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  • Oct 31, 2014
  • Updated: 12:09am

Links to the past

PUBLISHED : Thursday, 12 November, 2009, 12:00am
UPDATED : Thursday, 12 November, 2009, 12:00am

The transformation of Macau that began when Las Vegas money started pouring into the city after the gaming monopoly ended in 2002, was greeted with mixed feelings by many who loved the town for its peaceful atmosphere and remarkable historic heritage.

Suddenly the oldest European settlement on the China coast wasn't 'sleepy' any more and the crumbling old shophouses of its charming time-capsule backstreets were overshadowed by Hong Kong-style futuristic high rises - just the kind of thing people used to go to Macau to get away from.

The identity of the city has undoubtedly changed forever, but much of the old fabric remains in resolute, if uneasy, co-existence with the new glass and steel structures, and get-rich-quick ethos.

Macau is blessed with an abundance of temples and churches; restful Chinese gardens and elegant old Portuguese plazas. There are many places where it is still possible to get a vivid sense of its long and colourful history.

The city takes its name from the A-Ma Temple in the Porto Interior, or Inner Harbour, and there has been a temple on this site dedicated to A-Ma, or Tin Hau, a Taoist deity thought to protect seafarers, since the 15th century.

When the Portuguese landed and asked the name of the place they were told it was the Bay of A-Ma - in Cantonese A-Ma Gao - and the phrase was abbreviated and written down as Macao, a spelling largely replaced for many years by Macau but now once again in common use.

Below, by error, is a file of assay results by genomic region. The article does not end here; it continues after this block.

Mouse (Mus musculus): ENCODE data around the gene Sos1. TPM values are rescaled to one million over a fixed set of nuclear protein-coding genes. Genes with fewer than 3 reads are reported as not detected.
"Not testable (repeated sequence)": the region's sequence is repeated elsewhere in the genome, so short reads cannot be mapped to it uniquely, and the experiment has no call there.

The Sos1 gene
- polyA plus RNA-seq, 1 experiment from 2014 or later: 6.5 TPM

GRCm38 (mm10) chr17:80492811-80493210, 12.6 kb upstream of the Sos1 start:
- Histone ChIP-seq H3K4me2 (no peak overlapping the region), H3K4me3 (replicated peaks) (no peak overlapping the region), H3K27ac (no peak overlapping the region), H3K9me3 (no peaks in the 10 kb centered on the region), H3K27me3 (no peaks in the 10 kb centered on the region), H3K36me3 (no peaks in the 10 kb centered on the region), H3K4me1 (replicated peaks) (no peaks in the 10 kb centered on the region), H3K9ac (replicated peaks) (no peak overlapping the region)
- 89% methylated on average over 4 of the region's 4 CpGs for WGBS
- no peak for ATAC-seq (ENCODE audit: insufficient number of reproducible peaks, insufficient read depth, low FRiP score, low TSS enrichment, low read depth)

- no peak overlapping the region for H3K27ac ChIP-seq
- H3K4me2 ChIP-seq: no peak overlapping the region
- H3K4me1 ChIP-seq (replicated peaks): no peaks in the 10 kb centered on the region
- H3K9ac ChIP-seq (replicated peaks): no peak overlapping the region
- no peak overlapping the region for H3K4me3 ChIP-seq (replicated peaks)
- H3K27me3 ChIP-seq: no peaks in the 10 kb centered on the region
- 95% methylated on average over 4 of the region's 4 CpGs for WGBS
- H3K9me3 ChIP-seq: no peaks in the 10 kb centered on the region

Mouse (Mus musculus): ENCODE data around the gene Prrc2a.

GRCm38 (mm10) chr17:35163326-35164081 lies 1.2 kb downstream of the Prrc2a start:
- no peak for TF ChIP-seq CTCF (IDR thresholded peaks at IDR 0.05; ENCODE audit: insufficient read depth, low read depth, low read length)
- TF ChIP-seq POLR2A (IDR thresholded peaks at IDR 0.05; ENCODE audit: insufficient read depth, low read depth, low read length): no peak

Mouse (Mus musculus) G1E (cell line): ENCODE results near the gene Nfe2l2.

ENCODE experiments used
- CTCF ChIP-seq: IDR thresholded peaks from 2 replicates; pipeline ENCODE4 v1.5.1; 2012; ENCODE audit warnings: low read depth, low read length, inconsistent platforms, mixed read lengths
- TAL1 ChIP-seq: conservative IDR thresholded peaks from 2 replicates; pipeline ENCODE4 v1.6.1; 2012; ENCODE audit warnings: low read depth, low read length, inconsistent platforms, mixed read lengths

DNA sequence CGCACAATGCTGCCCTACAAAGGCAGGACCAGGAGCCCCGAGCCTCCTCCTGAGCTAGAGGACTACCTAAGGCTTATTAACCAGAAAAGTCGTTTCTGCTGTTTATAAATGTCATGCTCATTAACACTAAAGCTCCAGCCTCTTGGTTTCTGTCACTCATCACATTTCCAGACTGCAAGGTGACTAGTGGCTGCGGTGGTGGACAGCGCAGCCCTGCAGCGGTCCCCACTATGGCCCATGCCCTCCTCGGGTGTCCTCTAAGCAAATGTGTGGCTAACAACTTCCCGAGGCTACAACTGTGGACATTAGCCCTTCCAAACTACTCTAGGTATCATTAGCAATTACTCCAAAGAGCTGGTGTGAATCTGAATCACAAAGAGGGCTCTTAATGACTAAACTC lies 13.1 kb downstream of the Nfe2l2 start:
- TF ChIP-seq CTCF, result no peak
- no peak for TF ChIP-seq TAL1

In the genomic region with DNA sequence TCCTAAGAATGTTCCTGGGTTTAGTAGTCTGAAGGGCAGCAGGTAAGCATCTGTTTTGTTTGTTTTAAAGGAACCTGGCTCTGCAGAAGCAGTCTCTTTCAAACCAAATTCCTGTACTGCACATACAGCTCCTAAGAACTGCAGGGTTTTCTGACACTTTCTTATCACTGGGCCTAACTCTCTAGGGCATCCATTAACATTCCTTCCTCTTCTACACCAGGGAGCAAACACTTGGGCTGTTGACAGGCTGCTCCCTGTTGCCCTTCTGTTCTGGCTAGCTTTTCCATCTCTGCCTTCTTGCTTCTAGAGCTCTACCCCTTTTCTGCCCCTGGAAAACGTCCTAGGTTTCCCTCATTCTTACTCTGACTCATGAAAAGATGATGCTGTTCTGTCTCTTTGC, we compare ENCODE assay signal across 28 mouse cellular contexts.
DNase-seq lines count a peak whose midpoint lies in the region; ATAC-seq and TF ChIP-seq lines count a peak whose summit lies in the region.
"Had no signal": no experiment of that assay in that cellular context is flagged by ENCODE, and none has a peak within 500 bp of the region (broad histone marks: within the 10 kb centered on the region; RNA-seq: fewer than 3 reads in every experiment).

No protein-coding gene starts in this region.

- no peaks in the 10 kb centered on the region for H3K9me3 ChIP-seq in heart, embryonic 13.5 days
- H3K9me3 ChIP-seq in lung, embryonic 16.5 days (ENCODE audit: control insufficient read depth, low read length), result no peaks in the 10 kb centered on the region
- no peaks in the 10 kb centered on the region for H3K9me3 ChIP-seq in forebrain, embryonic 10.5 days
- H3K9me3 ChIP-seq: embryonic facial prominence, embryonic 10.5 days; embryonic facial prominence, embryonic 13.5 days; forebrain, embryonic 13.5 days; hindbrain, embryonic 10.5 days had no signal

Macau's value to the first Portuguese settlers was first and foremost as a port, and the Maritime Museum, which is opposite the temple, puts its Portuguese and Chinese seafaring history nicely into perspective.

In 2005 the Historic Centre of Macau was designated a Unesco World Heritage Site, and its focal point remains the Largo do Senado, or Senate Square - an elegant cobbled public space surrounded by some of the best preserved examples of Macau's colonial architectural heritage, including the Leal Senado or 'Loyal Senate' building itself, built in 1784.

Other notable buildings within the Unesco site reflecting Macau's colonial history include the 19th century Moorish Barracks and the Dom Pedro V Theatre, which was built in 1860 as the first Western-style theatre in China.

The Portuguese were enthusiastic builders of churches, and within the Historic Centre area are St Lawrence's Church, St Joseph's Seminary and Church, St Augustine's Church, St Dominic's Church and The Cathedral, but Macau's first major church remains its most famous, and the city's most iconic, landmark.

The church of St Paul, construction of which began in 1602 and of which only the fa?ade remains since a catastrophic fire in 1835, was built by Japanese converts to Christianity under the supervision of the Jesuits, who settled in Macau in 1565 and exercised a powerful influence.

The facade is one of Asia's most remarkable ruins, and the exhibits in the Museum of Sacred Art in the church's original crypt offer some fascinating insights into the work of the early missionaries in Asia. This is particularly true of some fine 17th century Japanese paintings.